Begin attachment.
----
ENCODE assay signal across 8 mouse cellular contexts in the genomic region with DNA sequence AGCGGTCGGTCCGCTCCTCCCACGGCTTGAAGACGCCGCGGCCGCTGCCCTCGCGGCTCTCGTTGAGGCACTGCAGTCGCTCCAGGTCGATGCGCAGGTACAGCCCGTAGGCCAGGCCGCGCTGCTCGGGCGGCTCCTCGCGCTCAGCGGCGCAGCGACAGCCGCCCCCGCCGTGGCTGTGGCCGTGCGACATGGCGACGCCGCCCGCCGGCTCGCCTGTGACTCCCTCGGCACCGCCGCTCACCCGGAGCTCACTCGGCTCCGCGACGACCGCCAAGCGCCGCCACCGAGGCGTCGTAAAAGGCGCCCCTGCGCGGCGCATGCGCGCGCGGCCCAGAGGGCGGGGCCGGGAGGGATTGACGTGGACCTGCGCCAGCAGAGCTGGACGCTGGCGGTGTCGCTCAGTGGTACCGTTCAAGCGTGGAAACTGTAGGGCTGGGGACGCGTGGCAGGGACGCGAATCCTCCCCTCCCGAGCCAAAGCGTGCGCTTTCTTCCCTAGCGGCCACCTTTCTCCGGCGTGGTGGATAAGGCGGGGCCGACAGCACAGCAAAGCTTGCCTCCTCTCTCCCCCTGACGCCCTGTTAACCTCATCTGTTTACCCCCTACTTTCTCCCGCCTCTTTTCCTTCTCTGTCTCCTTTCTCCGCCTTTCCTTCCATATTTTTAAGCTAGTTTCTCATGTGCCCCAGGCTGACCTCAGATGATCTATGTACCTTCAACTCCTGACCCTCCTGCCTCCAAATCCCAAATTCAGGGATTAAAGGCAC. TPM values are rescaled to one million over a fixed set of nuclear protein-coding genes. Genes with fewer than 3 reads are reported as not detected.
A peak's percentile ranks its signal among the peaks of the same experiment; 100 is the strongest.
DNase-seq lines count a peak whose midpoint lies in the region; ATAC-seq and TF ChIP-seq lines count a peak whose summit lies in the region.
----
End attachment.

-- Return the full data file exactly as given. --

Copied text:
ENCODE assay signal across 8 mouse cellular contexts in the genomic region with DNA sequence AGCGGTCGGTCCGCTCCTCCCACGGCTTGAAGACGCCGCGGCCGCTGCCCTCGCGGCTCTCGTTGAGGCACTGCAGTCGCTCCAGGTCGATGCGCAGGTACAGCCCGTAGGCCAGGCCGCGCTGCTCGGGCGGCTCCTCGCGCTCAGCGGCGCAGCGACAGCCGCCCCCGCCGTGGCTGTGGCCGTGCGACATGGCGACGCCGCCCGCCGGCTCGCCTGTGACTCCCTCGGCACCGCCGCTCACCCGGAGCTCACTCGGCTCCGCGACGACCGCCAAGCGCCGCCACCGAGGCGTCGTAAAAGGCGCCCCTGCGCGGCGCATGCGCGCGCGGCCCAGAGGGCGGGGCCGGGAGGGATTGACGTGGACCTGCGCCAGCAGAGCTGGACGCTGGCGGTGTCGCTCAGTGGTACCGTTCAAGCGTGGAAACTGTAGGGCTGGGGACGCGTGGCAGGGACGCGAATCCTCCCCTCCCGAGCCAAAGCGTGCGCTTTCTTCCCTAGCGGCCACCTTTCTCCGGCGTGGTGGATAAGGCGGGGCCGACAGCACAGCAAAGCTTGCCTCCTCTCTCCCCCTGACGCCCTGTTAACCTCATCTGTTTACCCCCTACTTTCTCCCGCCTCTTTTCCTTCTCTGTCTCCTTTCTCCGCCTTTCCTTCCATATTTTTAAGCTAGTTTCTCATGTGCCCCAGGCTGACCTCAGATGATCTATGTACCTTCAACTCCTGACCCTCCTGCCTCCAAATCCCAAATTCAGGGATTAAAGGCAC. TPM values are rescaled to one million over a fixed set of nuclear protein-coding genes. Genes with fewer than 3 reads are reported as not detected.
A peak's percentile ranks its signal among the peaks of the same experiment; 100 is the strongest.
DNase-seq lines count a peak whose midpoint lies in the region; ATAC-seq and TF ChIP-seq lines count a peak whose summit lies in the region.